Figure 1

Outbreak curve displaying serogroup C meningococcal disease cases in New York City, November 2005 through November 2006

Figure 1

Outbreak curve displaying serogroup C meningococcal disease cases in New York City, November 2005 through November 2006

The median age of individuals with outbreak-related cases was 41 years (range, 4–68 years), and 57% of patients were female. Eighteen (78%) of the patients were black or African-American, 2 (9%) were white/Hispanic, 2 (9%) were white/non-Hispanic, and 1 (4%) was white/unknown ethnicity. The case-fatality rate among patients with outbreak-associated cases was 30% (7 of 23 patients died). Nineteen (83%) of the patients reported an association with illicit drug use. Eleven patients (48%) were current or former illicit drug users, and 8 (35%) reported contact (household contact or other frequent contact) with illicit drug users. Cocaine (including crack cocaine) was the most common illicit drug associated with outbreak cases and was reported as a risk factor by just over one-half of patients (10 of 19 patients). Demographic and clinical characteristics of all individuals with cases of SGC are presented in table 1.

Table 1

Demographic and clinical characteristics of patients with cases of serogroup C meningococcal disease, New York City, November 2005–November 2006.

Table 1

Demographic and clinical characteristics of patients with cases of serogroup C meningococcal disease, New York City, November 2005–November 2006.

We compared the characteristics of the 23 outbreak-related cases of SGC with those of 26 sporadic cases of invasive meningococcal disease due to other serogroups that occurred during the same time period (November 2005 through November 2006). Of these 26 sporadic non-SGC meningococcal cases, 21 were culture confirmed (11 cases due to serogroup B, 9 due to serogroup Y, and 1 due to serogroup W135), and 5 were identified by PCR (3 cases due to serogroup B and 2 cases due to serogroup Y). The median age of patients with non-SGC cases was 24 years (range, 6 months through 95 years), and 15 (58%) of the patients were male. There were no deaths among individuals with non-SGC cases. Patients with outbreak-related SGC cases differed significantly from patients with non-SGC cases, in that they were more likely to be African-American or black and more likely to be residents of Brooklyn (specifically, residents of the contiguous Brooklyn zip codes) and to have died as a result of meningococcal infection (table 2). Figure 2 presents a density map of meningococcal cases due to serogroups C, B, and Y for New York City during the outbreak period and highlights the focality of the outbreak. Information on illicit drug use was not routinely collected for all cases, so comparisons were not possible.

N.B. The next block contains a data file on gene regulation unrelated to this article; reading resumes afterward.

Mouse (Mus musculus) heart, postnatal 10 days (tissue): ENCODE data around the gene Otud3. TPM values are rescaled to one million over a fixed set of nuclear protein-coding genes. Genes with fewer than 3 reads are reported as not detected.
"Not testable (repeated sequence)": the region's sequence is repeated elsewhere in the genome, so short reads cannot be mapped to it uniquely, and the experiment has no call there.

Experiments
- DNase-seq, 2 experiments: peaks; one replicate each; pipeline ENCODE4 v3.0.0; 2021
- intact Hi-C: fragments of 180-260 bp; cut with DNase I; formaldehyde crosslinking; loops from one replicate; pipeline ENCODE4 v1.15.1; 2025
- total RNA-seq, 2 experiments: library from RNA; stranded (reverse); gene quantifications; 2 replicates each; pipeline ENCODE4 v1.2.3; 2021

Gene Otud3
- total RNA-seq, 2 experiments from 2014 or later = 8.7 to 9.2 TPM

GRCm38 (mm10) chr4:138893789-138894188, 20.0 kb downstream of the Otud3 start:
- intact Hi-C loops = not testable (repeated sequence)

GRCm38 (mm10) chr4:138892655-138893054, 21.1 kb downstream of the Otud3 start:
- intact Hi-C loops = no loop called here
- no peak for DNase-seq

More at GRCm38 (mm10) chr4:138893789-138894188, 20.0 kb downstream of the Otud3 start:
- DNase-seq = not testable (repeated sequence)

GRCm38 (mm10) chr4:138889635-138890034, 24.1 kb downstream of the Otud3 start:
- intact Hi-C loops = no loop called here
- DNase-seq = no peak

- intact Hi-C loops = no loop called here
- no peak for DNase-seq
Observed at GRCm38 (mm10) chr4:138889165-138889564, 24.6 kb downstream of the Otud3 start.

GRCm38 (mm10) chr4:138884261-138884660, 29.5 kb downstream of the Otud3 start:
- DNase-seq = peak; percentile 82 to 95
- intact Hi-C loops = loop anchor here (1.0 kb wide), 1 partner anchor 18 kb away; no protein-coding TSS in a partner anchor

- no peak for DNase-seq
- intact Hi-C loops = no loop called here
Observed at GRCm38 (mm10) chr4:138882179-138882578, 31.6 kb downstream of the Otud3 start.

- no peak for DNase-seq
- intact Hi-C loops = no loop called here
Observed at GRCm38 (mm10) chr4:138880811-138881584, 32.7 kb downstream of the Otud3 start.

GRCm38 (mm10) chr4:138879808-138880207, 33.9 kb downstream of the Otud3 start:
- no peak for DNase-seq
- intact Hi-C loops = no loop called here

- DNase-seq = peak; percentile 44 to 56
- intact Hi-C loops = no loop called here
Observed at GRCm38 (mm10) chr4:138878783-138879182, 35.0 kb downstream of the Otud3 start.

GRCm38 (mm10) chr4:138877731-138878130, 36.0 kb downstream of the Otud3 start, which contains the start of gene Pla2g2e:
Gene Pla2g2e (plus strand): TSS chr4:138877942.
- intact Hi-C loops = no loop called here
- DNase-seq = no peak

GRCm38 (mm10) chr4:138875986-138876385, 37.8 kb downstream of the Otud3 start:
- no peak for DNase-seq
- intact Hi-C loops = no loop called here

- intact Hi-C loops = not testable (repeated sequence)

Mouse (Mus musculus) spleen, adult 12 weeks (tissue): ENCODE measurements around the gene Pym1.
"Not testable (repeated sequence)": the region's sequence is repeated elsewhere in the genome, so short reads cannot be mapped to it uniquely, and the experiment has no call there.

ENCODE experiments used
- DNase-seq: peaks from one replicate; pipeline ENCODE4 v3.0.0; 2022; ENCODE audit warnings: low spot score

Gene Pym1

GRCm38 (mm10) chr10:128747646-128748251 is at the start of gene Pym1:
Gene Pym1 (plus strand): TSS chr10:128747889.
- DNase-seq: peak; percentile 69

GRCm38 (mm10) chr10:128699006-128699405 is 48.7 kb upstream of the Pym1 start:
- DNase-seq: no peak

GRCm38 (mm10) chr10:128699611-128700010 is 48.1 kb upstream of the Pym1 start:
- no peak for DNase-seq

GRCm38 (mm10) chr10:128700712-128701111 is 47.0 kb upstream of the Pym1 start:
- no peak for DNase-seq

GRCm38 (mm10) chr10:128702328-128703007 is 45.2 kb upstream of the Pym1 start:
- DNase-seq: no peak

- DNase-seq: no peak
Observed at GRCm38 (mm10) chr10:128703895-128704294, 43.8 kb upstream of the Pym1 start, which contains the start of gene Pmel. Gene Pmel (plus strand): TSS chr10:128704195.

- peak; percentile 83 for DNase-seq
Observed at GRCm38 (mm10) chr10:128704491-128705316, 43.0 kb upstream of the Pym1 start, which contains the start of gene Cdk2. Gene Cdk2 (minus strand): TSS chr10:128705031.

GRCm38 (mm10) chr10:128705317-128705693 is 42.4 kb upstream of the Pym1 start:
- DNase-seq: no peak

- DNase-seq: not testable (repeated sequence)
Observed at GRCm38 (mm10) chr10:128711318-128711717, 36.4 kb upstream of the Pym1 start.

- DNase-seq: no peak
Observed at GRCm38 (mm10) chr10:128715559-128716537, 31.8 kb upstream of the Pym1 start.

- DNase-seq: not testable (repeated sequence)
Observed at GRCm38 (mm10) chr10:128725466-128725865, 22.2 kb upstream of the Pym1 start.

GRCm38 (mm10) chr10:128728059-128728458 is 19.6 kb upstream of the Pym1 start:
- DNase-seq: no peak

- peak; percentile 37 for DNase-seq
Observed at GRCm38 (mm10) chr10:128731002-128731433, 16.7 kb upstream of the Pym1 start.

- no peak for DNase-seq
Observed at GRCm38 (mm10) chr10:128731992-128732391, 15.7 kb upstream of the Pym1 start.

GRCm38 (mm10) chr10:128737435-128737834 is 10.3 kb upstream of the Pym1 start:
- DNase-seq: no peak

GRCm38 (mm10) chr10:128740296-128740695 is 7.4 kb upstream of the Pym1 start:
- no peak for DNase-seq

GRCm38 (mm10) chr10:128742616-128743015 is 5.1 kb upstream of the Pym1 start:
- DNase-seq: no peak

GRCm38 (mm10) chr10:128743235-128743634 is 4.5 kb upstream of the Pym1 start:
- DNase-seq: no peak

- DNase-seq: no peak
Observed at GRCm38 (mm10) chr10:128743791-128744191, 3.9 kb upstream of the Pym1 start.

Table 2

Characteristics of outbreak-associated cases of serogroup C meningococcal disease, compared with characteristics of non–outbreak-associated cases of serogroup B, serogroup Y, and serogroup W135 meningococcal disease, New York City, November 2005–November 2006.

Table 2

Characteristics of outbreak-associated cases of serogroup C meningococcal disease, compared with characteristics of non–outbreak-associated cases of serogroup B, serogroup Y, and serogroup W135 meningococcal disease, New York City, November 2005–November 2006.

Figure 2

Density map of cases due to meningococcal serogroup B (SGB), serogroup C (SGC), and serogroup Y (SGY) in New York City, November 2005 through November 2006 (cases per square mile).

Figure 2

Density map of cases due to meningococcal serogroup B (SGB), serogroup C (SGC), and serogroup Y (SGY) in New York City, November 2005 through November 2006 (cases per square mile).